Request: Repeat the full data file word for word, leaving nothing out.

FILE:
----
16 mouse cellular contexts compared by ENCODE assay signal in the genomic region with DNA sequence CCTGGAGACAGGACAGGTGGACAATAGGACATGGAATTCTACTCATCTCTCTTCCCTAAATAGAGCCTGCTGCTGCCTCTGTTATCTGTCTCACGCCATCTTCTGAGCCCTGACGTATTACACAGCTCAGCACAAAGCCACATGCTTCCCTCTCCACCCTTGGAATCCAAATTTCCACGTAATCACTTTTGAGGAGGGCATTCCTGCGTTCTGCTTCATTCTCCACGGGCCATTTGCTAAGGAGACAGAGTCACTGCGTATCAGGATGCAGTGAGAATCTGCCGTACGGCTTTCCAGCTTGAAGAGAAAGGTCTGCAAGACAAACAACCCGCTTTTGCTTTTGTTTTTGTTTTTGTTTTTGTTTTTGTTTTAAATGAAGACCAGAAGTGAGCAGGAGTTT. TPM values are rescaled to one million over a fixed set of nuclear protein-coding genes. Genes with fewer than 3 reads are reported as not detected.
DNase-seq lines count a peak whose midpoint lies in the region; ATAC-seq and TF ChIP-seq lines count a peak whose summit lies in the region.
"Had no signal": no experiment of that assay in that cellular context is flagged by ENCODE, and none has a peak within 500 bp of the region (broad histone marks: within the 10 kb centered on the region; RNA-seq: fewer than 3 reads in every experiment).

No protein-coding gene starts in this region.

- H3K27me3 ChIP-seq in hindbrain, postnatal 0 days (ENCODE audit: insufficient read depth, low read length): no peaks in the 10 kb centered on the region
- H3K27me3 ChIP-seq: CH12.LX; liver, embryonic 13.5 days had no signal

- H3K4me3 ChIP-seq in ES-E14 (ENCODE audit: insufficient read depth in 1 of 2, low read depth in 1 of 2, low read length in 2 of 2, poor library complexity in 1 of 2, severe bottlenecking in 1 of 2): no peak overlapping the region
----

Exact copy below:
16 mouse cellular contexts compared by ENCODE assay signal in the genomic region with DNA sequence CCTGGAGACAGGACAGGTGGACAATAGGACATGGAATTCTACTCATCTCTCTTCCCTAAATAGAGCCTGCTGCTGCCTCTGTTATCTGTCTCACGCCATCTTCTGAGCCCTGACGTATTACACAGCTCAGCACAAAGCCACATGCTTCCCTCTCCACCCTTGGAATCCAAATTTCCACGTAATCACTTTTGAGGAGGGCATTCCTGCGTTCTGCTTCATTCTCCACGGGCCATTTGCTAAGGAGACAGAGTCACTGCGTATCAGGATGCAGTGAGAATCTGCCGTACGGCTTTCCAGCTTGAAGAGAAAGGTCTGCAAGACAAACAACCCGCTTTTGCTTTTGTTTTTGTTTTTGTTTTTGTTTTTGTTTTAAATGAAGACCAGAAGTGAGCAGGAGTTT. TPM values are rescaled to one million over a fixed set of nuclear protein-coding genes. Genes with fewer than 3 reads are reported as not detected.
DNase-seq lines count a peak whose midpoint lies in the region; ATAC-seq and TF ChIP-seq lines count a peak whose summit lies in the region.
"Had no signal": no experiment of that assay in that cellular context is flagged by ENCODE, and none has a peak within 500 bp of the region (broad histone marks: within the 10 kb centered on the region; RNA-seq: fewer than 3 reads in every experiment).

No protein-coding gene starts in this region.

- H3K27me3 ChIP-seq in hindbrain, postnatal 0 days (ENCODE audit: insufficient read depth, low read length): no peaks in the 10 kb centered on the region
- H3K27me3 ChIP-seq: CH12.LX; liver, embryonic 13.5 days had no signal

- H3K4me3 ChIP-seq in ES-E14 (ENCODE audit: insufficient read depth in 1 of 2, low read depth in 1 of 2, low read length in 2 of 2, poor library complexity in 1 of 2, severe bottlenecking in 1 of 2): no peak overlapping the region